I’ve never read an instruction manual or how-to book in my life, but somehow people keep giving me their broken stuff – and this perplexes me. Even if it were working, why would I want it?
A good friend of mine lives in a rather large neighborhood community in town. Twice a year, they have a neighborhood yard sale. The first one is just before the holidays in order to clean up the house before the in-laws come over, and the second sale is on April 14.
After everything that was worthy to be sold is gone, the community donates leftover items to churches, needy families and the goodwill – which I think is awesome. My friend then gathers up all the remaining items to give to me.
Last time he showed up at the farm, I asked him, “Why didn’t you donate this stuff?” His answer, “Oh, we would be too embarrassed to give this ol’ stuff to anybody.” Then I asked, “Well, why didn’t you just take it to the dump?” His response again, “Tim, these items are too good to throw away.”
What? Let me get this straight. These items, which were discarded by an entire neighborhood and three charitable organizations, and too good for the landfill, are somehow perfect for me. My friend said he thought I could use this stuff on the farm.
We all know, as farmers, we are thrifty and try to “re-use” as much as possible. Having the willpower to throw things away is not exactly one of a farmer’s superpowers. These people are turning me into a hoarder without my consent. I was in my barn the other day, and I noticed some of the broken things people have given me over the years.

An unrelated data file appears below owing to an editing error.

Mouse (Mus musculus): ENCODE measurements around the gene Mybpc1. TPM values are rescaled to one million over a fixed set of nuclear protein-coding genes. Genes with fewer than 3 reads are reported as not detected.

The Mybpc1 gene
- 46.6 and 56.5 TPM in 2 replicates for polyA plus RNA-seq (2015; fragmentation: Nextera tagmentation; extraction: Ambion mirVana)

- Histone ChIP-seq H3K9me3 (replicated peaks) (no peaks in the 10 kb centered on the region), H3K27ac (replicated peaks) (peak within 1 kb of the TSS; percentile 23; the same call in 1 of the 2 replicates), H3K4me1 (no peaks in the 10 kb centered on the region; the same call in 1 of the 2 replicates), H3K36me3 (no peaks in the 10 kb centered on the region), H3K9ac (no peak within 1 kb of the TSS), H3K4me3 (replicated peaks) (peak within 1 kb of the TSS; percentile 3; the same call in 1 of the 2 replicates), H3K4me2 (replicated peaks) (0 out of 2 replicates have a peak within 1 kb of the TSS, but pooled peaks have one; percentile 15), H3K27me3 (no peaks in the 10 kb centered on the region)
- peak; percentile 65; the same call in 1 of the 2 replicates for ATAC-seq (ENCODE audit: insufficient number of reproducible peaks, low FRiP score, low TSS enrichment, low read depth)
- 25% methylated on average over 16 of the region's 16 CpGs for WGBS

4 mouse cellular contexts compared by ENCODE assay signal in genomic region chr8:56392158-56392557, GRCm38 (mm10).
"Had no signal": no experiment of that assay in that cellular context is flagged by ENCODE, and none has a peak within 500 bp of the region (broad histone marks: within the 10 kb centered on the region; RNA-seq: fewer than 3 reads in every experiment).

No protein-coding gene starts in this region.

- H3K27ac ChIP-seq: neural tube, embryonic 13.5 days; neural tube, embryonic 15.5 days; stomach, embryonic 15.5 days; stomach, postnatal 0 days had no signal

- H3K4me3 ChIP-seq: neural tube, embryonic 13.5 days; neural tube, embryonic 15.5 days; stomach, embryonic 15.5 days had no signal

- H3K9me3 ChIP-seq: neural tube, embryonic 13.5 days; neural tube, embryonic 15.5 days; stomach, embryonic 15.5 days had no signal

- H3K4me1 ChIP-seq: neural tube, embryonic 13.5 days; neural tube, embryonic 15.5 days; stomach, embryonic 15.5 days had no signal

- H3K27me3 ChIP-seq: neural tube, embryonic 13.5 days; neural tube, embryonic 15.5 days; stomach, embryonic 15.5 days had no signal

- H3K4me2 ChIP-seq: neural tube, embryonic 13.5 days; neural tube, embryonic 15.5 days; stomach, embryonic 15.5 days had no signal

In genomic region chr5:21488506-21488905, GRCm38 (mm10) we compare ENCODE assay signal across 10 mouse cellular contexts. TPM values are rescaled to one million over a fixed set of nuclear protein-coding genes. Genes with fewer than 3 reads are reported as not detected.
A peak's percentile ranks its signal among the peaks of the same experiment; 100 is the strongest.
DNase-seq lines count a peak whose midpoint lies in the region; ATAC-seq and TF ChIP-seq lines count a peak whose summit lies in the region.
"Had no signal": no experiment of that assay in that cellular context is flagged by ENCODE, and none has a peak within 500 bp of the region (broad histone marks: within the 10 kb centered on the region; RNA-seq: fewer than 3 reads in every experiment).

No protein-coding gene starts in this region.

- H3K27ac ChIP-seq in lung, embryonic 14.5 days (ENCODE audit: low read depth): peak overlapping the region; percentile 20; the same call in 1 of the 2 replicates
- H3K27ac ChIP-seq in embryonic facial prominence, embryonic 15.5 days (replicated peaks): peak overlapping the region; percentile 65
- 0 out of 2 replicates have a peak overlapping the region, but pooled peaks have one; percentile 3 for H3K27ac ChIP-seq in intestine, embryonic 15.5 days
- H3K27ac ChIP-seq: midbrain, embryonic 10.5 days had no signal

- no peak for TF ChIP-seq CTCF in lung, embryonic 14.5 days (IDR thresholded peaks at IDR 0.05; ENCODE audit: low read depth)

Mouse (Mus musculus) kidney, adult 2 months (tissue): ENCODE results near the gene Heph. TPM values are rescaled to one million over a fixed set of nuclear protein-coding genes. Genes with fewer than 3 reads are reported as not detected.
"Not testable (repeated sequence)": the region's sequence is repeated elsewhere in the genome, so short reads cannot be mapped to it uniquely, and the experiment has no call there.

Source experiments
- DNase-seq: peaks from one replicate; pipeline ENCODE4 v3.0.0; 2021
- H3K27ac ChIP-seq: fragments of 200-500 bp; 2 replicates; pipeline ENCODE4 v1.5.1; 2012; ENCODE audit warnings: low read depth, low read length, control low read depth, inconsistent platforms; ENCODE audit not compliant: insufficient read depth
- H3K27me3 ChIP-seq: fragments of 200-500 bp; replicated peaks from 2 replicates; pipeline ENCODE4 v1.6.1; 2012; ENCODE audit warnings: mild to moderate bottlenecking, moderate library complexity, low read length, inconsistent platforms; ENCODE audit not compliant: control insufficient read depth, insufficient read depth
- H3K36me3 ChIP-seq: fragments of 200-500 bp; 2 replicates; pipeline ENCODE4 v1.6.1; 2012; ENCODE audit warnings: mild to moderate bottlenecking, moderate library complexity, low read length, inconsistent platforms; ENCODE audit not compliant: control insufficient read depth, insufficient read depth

I have two broken toasters, and one of them is engraved to Larry and Daisy. I don’t know a Daisy and Larry, but apparently they were married on July 7, 1964.
I found a one-legged mannequin; of course, he was leaning against the wall. I nailed a 2x4 to him and made a peg-legged pirate scarecrow. The one true treasure uncovered was a unicycle. Someday, I hope to make it in the circus.
I plan to entertain tens of people riding my re-furbished unicycle while juggling the six broken chainsaws I found next to the Barbie bus.
Maybe farmers should take it as a compliment that people have such confidence in us that we will find the best in everything. I mean, we did teach society how to make alcohol from fermented fruit and vegetables.
With leftover scraps, we invented the pet rock, quilting and pork rinds. So tell your friends when they come to the farm and see a wooden-handled screwdriver in the electrical panel, that is not a sign of ingenuity; that’s a sign of desperation.
Farmers are more apt to fix things by accident than planning on making it better. We are a persistent people. We keep trying things until it works. And then we just hope we can remember what we did to fix it. PD
Like Tim’s humor? Have him at your next event. Tim the Dairy Farmer Agricultureal Comedian website.